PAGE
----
- Lateral Gorilla Lunge
- Similar to the Gorilla Lunge but to the side. Take a big step out to the side, round forward and reach for your heel.
- Push back through the arch and heel of the lunging leg, using your glute.
- Exercise Ball Bridge with pull-back
- One of my favorites to teach cyclists how to get a quality full-circle pedal stroke. Lie on your back with your legs straight out on an exercise ball.
- Exhale to set your ribs down, in, and back.
- Perform a glute squeeze and bridge your bottom of the floor, using your glutes and not your back.
- Pull the ball back towards your bottom, using your hamstrings. Keep your back relaxed and ribs down the whole time.
- Slowly return the ball to the start position.
- Alternating dumbbell rows in a belly lift position
- This one works on your abs, mid- and low-traps, serratus, and improves your mobility through your rib cage and thoracic spine. One of my favorite upper body techniques.
- Start on your hands and knees with your hands on dumbbells. Push the ground away from you as you tuck your tail. Exhale to set your abs.
- Straighten your legs back, keeping your back rounded and abs on.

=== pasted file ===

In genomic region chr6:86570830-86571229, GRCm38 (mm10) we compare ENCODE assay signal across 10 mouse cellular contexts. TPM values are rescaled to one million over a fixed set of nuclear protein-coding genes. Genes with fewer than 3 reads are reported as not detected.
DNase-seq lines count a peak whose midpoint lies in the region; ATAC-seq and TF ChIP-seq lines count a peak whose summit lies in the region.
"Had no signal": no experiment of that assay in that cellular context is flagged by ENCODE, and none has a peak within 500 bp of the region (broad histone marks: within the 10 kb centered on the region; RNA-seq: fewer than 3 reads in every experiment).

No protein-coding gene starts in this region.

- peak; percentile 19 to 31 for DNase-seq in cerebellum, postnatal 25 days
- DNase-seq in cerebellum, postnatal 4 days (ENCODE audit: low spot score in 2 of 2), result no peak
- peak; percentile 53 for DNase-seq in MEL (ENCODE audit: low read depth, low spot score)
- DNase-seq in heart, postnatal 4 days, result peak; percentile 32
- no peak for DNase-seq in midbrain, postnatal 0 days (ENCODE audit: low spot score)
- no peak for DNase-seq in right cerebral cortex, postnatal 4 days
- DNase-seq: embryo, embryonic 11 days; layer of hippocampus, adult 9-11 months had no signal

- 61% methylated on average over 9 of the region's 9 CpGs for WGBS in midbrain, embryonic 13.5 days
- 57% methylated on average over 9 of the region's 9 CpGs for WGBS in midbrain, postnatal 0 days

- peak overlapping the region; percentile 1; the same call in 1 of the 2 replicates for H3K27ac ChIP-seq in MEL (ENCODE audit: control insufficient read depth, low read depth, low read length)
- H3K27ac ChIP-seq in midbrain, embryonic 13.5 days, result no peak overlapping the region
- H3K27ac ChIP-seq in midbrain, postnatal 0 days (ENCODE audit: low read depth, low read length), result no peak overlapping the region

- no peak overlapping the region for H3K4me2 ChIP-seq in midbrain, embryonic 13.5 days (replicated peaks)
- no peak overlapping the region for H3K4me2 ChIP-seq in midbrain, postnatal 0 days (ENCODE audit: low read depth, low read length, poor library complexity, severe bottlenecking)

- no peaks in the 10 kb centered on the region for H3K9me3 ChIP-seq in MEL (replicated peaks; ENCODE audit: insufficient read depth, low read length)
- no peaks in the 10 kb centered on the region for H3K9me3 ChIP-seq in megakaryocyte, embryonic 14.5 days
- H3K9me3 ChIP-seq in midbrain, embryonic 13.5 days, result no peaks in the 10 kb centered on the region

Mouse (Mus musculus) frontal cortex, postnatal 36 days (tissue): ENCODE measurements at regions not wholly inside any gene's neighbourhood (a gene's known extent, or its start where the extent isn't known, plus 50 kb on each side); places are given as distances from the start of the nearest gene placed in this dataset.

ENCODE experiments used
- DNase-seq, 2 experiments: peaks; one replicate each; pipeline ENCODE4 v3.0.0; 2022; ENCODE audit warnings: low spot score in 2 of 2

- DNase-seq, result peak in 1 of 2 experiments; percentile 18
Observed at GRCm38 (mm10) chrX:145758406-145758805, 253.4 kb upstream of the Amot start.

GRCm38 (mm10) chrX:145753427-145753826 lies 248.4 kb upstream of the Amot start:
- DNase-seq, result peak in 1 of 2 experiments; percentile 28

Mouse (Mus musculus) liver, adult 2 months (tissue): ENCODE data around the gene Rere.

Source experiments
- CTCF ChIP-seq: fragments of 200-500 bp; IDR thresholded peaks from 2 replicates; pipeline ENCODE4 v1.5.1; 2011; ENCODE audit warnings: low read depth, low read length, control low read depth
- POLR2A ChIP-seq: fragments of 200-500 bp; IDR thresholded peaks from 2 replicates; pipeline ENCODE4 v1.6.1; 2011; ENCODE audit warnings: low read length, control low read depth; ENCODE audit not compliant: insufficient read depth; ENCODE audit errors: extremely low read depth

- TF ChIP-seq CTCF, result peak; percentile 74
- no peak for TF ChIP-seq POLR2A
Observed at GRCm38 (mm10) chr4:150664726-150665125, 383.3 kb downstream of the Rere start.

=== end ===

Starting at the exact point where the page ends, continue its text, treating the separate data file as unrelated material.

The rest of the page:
- Pull one dumbell up in to a “row” position, feeling your mid and low traps complete the motion. The other arm will be simultaneously pushing to activate your serratus. Alternate back and forth, focusing on the exhale to keep the abs engaged.
- Belly lift exercise ball pull-ins
- Hands on the ground or pushup bars, legs outstretched on a ball. “Push” the ground away from you as you exhale to engage your abs and serratus. Keep your “tail tucked” or maintain a posterior tilt. Your low back muscles should not engage.
- Pull the ball in, keeping your abs engaged and your lower ribs down, in, and back. Go side to side to challenge different parts of your ab wall. Continue to “push” the ground away from you at your shoulders as you focus on the exhale to set your abs and ribs.
- Inverted Row with hamstrings and posterior pelvic tilt
- This is a challenging to do correctly and to not engage your back, so be careful with this one.
- I have a dip bar station in the basement, so I use those. Legs up on a ball. Dig your heels in to the ball and use your hamstrings to complete a posterior pelvic tilt. Exhale to feel your abs pull your ribs down, in, and back.